Learn more about how to spot basal cell carcinoma (BCC)
How to look for a BCC.
Basal cell carcinoma (BCC) is the most common type of skin cancer. BCC starts in the basal cells of the epidermis (top layer of skin).
Check for BCCs where your skin is most exposed to the sun - typically the face, scalp, ears, neck, chest, shoulders and back. However, BCCs can occur anywhere on the body. BCCs can be slow growing over months and years. The earlier a BCC is diagnosed, the easier it is to treat. They most often occur in people aged 50 years and older, but can also occur in younger people too.
5 warning signs include:
BCCs frequently show two or more of the following signs:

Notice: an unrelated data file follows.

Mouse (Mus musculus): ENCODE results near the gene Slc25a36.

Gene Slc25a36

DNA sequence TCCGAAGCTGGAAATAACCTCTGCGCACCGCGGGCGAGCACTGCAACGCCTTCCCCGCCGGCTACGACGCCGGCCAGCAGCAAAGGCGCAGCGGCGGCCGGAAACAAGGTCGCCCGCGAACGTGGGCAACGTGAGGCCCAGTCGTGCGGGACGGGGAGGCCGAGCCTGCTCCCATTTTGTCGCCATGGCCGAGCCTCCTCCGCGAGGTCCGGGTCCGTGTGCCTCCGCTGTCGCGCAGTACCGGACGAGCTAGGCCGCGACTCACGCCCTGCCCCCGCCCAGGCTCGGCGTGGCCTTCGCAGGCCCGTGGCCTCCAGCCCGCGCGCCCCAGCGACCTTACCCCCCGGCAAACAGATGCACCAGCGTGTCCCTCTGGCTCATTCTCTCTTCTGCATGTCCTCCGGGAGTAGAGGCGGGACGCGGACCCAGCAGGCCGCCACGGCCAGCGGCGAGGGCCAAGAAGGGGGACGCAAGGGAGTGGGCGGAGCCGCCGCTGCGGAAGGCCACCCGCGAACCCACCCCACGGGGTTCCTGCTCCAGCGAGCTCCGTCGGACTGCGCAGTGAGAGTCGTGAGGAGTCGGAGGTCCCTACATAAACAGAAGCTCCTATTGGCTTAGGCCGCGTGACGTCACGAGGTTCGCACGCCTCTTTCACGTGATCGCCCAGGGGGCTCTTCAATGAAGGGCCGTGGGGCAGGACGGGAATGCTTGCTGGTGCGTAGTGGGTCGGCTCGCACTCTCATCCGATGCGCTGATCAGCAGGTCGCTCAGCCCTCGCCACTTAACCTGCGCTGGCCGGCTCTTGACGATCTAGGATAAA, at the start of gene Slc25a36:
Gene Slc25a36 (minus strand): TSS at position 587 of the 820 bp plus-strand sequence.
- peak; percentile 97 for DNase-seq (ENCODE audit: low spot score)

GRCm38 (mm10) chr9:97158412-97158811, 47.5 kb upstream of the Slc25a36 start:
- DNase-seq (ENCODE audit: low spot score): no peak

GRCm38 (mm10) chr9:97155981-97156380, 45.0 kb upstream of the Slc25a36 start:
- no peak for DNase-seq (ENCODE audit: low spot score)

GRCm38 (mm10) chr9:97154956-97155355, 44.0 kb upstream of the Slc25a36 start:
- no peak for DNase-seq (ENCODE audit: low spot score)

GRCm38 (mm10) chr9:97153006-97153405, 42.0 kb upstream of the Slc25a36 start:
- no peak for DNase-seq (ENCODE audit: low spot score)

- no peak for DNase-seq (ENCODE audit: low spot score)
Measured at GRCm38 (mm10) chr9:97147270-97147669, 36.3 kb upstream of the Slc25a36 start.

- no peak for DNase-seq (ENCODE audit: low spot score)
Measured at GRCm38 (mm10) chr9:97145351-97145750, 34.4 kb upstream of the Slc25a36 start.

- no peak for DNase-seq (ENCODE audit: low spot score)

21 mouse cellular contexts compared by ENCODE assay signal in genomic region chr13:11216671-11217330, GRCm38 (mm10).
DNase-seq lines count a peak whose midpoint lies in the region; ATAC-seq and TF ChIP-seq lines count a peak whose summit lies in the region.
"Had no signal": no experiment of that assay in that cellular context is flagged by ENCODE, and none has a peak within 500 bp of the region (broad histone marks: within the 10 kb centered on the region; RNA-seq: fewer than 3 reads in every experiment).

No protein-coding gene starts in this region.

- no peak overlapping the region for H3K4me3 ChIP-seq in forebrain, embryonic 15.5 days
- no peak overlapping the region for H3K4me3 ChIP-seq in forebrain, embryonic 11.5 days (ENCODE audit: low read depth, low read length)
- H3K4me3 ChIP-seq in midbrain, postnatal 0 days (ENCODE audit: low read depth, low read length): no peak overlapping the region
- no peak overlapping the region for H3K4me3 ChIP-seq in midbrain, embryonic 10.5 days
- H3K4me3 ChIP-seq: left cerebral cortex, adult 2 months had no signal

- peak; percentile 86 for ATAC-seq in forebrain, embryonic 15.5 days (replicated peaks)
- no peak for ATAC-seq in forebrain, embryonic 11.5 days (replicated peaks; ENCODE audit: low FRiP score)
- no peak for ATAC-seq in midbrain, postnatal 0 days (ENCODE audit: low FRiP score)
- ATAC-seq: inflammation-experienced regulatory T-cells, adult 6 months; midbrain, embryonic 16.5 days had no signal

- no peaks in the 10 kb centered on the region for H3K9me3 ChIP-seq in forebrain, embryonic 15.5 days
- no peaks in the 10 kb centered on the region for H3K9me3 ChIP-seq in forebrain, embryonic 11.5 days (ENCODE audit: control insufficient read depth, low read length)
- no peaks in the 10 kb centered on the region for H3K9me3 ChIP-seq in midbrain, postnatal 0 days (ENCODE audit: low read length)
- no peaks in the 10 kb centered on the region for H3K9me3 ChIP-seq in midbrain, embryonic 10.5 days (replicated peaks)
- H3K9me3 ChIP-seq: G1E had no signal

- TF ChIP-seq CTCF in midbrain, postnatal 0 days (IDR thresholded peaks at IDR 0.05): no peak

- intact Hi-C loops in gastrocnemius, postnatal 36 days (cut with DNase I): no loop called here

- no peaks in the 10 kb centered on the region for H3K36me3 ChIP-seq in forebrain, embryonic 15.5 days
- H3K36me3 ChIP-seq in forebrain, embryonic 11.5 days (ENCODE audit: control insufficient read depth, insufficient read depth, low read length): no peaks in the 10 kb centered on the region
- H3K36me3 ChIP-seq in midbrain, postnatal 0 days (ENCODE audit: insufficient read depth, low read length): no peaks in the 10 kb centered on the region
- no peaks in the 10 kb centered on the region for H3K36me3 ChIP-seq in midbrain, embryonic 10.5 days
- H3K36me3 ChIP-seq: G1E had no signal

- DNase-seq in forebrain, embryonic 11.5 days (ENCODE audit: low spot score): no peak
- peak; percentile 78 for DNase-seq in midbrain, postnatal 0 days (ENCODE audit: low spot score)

Shiny bump that is typically pearly, clear pink, red or white but can also be black or brown in dark-skinned people
Pink growth with a raised, rolled edges, central ulceration and surface blood vessels
Open sore that does not heal and may bleed
Scar-like area in which the skin looks shiny and taut, typically with poorly defined borders
Red irritated area
Want to see a picture of what a BCC looks like? Click on the below websites:
DermNet New Zealand Trust: Basal Cell Carcinoma affecting the: